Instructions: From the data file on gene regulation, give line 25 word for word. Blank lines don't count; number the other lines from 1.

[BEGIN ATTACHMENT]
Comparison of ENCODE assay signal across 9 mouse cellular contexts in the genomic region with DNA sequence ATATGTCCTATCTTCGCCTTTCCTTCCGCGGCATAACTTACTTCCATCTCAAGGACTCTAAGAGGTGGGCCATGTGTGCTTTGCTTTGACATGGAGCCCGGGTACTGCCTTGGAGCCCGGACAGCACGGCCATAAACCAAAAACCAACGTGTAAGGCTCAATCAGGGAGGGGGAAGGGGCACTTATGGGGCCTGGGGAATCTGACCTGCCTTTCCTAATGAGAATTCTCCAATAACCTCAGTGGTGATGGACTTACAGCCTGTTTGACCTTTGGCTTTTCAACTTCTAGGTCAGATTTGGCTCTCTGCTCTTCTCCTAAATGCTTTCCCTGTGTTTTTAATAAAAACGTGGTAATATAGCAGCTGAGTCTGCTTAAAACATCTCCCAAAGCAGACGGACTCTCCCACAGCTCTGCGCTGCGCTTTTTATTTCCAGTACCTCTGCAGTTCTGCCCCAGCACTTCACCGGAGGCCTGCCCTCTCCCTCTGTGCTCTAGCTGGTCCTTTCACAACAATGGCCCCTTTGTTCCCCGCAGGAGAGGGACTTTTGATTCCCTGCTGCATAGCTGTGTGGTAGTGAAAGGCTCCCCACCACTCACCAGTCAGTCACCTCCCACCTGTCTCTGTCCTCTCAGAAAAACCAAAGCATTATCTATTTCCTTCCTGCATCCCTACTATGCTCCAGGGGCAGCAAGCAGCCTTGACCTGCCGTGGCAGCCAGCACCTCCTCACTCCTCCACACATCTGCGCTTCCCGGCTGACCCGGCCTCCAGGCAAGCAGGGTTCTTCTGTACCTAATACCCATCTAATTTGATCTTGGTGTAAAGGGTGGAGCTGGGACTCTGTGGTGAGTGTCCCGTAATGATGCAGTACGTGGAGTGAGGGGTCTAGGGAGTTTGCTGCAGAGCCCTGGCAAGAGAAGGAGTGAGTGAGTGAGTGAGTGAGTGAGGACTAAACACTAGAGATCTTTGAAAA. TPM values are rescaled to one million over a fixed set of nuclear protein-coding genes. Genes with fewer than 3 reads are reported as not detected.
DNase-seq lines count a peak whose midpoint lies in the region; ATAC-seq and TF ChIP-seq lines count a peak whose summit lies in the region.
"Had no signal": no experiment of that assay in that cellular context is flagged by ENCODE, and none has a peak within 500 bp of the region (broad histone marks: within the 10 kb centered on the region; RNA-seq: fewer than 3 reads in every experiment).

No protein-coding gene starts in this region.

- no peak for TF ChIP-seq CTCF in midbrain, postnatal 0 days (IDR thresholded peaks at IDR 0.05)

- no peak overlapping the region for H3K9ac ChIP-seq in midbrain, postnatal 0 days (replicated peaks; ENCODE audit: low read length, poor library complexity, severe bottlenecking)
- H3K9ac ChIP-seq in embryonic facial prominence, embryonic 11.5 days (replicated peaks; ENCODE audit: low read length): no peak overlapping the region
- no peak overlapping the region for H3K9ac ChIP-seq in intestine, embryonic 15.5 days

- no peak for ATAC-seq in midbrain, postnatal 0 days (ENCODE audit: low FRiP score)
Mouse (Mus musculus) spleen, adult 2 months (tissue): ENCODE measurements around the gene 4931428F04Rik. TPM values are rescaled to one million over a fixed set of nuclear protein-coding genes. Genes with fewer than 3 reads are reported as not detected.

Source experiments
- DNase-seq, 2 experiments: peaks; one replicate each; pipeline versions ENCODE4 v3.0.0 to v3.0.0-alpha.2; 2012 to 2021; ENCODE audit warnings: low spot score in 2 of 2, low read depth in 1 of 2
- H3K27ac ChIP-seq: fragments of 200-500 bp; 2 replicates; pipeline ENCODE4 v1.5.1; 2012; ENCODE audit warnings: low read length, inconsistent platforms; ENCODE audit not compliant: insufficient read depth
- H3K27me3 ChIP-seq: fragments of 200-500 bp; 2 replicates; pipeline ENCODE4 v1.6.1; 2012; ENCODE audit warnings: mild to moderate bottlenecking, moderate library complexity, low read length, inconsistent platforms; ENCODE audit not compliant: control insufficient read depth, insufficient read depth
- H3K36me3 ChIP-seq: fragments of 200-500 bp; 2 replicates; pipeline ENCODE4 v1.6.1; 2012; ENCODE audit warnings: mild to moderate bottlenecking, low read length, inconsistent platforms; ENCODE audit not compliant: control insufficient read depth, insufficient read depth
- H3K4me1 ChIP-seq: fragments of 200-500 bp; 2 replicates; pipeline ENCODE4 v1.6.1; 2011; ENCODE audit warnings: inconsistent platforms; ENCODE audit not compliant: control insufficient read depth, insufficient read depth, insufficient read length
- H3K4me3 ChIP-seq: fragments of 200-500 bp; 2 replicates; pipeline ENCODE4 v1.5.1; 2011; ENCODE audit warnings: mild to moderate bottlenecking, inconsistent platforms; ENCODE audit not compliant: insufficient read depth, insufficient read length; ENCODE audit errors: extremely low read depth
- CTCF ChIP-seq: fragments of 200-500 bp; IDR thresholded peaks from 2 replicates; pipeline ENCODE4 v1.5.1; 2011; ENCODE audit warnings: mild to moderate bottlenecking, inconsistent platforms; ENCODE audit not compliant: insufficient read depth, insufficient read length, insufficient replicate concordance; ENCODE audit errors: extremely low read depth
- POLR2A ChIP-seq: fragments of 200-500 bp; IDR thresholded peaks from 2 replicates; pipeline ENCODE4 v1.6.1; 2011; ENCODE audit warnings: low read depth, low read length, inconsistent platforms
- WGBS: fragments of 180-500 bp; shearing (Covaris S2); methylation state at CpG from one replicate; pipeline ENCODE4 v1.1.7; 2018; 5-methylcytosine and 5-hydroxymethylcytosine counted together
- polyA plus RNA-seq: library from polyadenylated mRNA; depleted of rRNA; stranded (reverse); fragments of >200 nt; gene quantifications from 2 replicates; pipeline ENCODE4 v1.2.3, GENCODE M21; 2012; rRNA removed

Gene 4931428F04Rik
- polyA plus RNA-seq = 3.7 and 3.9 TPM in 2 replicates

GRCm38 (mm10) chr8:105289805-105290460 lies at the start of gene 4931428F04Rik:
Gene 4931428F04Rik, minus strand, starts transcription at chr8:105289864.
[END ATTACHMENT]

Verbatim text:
Gene 4931428F04Rik, minus strand, starts transcription at chr8:105289864.